We accept that, via observations that an electron possesses a negative charge and a proton a positive charge, both of which attracting each another. My dilemma lies here, what is the reason for the force of attraction or repulsion? If it may be due to the desire to become more stable and is logically comprehensible via mathematics of potential energy – but why does a body seek the desire to become more stable at all in the first place?

Though this question may be silly, and some might say this goes into metaphysics, but does anyone know why, or do we assume that everything – or the universe to be more precise, acts as it is, accepting it as a fact, and construct our calculations and laws above it? Are all chemical and physical knowledge based on taking the mechanics of the universe for granted?

The question was bothering me for sometime and finally decided to ask in search of an answer.

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    $\begingroup$ I'm voting to close this question as off-topic because it is closer to metaphysics, and is better suited for Philosophy.SE. $\endgroup$ Jun 8, 2018 at 16:28
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    $\begingroup$ Electromagnetism just is. Its a fundamental interaction: en.wikipedia.org/wiki/Fundamental_interaction You've reached the bottom of why in terms of chemistry. Why is metaphysics, not chemistry/physics. $\endgroup$
    – ericksonla
    Jun 8, 2018 at 16:46
  • $\begingroup$ @pentavalentcarbon Possibly Physics.SE instead, but yeah, definitely not on our site. $\endgroup$ Jun 9, 2018 at 0:36

2 Answers 2


You have it a little backwards. We don't observe charge, and then infer the existence of a force. It's the other way around. We observe forces between objects -- they repel or attract each other -- and then build models which explain which objects are attracted or repelled by which other objects, and by how much. That leads us to invent the idea of charge and assign it to objects, and later still to connect charge to other properties of the objects.

If your question is why is there an electromagnetic force at all, the answer is probably that it is easier to imagine a universe in which there are forces between degrees of freedom than one in which there are not. Our current understanding of the universe is that can best be described as a set of fields, like the surface of the sea, and everything we see is some kind of ripple or wave in that field. It's easy to see why ripples on the surface of the ocean should interact with each other -- exert "forces" of some kind on each other -- and hard to see how they could just totally ignore each other. That's how it is with nature.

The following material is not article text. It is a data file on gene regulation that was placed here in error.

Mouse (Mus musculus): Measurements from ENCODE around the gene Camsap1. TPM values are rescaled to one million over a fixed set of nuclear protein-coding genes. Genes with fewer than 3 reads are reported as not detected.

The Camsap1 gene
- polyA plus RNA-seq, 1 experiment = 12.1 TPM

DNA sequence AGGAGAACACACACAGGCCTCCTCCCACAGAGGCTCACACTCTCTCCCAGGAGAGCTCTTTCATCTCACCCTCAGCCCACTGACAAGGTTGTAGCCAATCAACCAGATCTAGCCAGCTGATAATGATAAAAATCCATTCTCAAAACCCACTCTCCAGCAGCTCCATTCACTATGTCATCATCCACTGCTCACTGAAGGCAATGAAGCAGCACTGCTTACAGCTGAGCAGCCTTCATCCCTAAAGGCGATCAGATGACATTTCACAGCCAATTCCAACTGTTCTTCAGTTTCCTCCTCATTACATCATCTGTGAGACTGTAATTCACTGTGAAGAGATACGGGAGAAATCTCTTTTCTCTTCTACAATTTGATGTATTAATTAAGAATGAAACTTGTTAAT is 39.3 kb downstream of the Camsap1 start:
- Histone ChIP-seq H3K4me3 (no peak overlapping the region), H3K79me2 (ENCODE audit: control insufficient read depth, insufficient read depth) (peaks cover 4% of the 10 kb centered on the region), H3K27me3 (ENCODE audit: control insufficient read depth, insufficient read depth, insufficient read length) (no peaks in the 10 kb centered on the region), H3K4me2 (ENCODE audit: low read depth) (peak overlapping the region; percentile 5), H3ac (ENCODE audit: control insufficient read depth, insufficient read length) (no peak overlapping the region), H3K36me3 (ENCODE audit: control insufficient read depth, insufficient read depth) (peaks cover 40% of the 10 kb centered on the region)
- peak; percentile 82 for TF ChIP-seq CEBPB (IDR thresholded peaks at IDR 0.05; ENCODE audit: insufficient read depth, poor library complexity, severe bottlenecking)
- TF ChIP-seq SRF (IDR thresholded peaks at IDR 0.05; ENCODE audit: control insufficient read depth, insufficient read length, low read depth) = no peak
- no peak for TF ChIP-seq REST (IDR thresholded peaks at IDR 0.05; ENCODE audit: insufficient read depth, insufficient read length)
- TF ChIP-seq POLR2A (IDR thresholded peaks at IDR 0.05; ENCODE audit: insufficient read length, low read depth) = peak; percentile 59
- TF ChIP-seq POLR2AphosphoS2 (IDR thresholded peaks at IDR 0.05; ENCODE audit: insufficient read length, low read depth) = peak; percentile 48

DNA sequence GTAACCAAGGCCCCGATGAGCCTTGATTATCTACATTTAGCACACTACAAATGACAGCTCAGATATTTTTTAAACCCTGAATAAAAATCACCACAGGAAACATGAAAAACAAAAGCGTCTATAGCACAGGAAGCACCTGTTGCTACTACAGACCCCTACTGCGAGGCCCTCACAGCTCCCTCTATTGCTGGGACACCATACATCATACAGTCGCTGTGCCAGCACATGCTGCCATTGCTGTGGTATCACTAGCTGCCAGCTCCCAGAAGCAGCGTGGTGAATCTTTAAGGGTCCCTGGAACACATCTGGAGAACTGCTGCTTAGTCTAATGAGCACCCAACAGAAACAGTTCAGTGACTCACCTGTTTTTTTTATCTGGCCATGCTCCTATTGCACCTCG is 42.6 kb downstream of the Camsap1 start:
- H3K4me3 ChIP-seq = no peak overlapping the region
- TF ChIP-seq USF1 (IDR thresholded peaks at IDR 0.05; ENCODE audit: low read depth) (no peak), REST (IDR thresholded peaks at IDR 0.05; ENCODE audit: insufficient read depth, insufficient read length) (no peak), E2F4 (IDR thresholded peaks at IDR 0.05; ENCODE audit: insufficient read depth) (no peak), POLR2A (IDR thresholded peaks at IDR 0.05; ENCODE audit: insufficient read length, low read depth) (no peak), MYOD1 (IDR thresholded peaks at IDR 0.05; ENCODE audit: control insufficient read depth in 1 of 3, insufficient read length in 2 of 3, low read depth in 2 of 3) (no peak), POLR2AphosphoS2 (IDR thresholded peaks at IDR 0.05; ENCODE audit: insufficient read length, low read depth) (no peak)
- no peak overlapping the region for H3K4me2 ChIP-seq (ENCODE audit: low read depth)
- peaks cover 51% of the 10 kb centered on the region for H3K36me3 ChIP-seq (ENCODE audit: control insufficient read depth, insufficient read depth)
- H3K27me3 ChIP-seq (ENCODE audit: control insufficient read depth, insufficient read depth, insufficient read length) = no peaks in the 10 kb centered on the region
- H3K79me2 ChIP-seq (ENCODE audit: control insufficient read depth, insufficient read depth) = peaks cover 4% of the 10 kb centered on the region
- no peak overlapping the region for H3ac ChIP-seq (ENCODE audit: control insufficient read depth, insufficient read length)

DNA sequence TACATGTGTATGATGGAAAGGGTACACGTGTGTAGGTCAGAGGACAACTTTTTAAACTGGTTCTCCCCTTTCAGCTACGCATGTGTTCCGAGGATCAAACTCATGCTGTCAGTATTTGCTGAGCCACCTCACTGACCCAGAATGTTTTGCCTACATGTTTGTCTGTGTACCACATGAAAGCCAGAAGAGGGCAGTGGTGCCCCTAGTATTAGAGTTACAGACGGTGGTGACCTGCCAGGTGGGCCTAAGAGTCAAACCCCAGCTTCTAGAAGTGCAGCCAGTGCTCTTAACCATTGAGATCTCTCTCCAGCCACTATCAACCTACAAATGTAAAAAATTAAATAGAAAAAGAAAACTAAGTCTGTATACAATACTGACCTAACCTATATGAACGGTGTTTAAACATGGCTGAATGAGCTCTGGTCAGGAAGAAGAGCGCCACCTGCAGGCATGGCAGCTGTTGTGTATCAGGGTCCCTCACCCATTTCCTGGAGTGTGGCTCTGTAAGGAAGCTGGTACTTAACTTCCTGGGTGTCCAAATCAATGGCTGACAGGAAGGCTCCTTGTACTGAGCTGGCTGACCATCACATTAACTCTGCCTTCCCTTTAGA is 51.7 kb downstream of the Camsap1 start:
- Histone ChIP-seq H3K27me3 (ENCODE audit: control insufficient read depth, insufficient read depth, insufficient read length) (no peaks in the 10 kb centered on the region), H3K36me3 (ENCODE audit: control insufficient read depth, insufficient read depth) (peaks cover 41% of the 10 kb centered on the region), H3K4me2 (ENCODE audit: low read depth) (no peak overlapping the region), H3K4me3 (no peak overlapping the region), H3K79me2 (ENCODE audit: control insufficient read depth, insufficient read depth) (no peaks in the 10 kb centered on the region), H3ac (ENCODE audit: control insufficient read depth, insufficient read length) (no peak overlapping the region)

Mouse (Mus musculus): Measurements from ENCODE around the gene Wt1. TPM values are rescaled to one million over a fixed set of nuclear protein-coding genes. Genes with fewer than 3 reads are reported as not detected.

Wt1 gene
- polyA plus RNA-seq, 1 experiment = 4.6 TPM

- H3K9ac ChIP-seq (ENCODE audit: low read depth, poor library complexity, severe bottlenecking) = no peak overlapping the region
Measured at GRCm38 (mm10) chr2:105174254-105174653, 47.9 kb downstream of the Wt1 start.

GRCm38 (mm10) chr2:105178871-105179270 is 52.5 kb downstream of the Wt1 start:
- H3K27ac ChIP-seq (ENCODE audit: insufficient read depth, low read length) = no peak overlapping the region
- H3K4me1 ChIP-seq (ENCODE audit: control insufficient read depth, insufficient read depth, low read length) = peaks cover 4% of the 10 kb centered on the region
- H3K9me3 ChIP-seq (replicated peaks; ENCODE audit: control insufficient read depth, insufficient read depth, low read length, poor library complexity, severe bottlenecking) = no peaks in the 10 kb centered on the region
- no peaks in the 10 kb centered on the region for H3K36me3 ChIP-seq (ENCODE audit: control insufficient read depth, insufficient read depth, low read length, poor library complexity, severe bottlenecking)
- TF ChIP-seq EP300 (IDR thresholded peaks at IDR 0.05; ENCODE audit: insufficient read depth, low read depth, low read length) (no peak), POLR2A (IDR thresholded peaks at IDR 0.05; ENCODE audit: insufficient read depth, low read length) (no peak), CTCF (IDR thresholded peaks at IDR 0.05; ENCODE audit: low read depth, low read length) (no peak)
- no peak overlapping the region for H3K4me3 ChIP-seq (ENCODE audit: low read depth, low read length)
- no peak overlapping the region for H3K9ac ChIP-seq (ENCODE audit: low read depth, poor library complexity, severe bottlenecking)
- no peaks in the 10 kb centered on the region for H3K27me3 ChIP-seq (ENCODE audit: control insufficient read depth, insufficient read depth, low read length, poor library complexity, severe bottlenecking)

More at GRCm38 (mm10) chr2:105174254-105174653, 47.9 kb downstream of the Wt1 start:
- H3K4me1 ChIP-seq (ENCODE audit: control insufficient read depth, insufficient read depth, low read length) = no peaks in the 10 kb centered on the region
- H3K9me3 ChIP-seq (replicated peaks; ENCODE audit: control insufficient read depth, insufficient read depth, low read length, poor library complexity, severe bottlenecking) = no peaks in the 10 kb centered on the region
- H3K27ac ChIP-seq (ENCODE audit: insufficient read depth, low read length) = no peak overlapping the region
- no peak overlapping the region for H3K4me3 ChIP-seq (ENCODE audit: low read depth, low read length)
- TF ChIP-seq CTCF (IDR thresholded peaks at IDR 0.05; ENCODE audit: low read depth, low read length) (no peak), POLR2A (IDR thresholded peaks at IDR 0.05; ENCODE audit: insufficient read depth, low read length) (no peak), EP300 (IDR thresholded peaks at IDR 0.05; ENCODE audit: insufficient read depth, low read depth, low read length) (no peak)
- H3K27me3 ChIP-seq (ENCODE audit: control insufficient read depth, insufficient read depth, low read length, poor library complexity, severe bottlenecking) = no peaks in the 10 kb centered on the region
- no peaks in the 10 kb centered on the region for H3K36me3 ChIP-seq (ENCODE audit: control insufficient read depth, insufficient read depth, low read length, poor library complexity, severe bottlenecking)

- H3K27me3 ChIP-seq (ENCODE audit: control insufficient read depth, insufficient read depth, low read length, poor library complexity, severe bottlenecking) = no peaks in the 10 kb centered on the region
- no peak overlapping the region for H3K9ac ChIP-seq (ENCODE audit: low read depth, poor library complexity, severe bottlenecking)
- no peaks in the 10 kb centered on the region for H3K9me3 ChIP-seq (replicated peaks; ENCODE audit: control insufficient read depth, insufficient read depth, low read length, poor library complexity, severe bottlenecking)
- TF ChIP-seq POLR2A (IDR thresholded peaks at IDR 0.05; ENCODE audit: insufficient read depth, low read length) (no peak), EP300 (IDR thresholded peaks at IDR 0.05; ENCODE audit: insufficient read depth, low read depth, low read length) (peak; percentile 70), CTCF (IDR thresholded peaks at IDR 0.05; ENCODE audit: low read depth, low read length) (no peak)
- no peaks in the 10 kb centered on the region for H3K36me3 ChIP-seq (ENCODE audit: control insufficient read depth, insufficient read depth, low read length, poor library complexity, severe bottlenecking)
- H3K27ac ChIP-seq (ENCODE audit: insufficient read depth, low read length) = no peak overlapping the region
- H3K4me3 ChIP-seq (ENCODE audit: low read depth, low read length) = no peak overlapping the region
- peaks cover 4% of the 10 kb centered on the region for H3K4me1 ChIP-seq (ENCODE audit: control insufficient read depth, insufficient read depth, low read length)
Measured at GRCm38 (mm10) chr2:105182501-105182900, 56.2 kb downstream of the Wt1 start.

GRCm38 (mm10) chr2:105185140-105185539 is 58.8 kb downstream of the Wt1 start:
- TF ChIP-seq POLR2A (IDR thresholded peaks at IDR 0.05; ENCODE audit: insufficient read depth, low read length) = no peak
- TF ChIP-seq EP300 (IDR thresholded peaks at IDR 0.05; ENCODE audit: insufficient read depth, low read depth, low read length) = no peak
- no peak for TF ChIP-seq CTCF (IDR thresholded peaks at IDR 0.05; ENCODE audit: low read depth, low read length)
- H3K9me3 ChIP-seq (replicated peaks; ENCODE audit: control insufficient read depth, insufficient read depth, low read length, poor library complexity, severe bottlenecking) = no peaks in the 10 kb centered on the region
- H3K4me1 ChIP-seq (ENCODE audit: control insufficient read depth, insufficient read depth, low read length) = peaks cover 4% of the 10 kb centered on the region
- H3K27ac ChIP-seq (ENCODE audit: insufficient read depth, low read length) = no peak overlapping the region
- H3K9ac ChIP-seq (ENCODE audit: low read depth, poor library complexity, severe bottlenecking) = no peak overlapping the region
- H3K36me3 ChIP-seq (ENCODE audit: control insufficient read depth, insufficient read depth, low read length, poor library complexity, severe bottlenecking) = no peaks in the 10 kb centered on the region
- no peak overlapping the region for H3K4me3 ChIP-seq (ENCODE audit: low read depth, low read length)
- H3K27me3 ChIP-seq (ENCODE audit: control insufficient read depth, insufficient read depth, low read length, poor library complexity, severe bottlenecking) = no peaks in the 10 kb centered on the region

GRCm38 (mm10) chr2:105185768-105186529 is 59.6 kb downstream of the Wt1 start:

Granted, it looks like there exist wholly separate bodies (particles, objects, things) and we wonder why they should interact with similar things far away. But that may be because our perception is severely limited, and the underlying fields are much more complex than the surface of an ocean. If you want to explore the topic further, start by googling "wave-particle duality in quantum mechanics."


First of all, I encourage you too see this short video, where Richard Feynmann answers, partially, your first question.

Secondly, as other answer said, charge is not observed. I would add forces aren't observed also; we believe we see forces because we took that framework as true.

It is even better to forget truth. Science works or it doesn't. So, some theories work, some doesn't. Some explanations work, some doesn't. What we might call true, I suppose, are the facts, but not its explanations. So, even scientific laws aren't true, but they work.

Interestingly, scientific explanations and theories can correct itself, that's called falsfiability, and it's possibly the best characteristic of science.

Why we use so much scientific method? It may have to do with evolution and fear of dead... But, how would you investigate it? Oops, we consider this method as the only possible. Are there more methods? Are there more ways to make sense of the world? I don't know.

We born in some world partially made and accept lot of frameworks, one of those is this point of view of science, where we create even ways to measure things.

In your example, if you accept the explanation that when something accelerates there is a force, and you measure it, you'll find something like Coulomb's Law. Then if you ask why again, we can talk about molecules, but you can continue asking why forever. Finally, if the answerer is honest, will say: 'I don't know'. That's in some sense the field.

Why things want to diminish its energy? Take your facts and look for the cause, if there is a way, or read, or learn to convive with that uncertainty of knowledge.

That's all I can say at least. Forget truth, look how it works.


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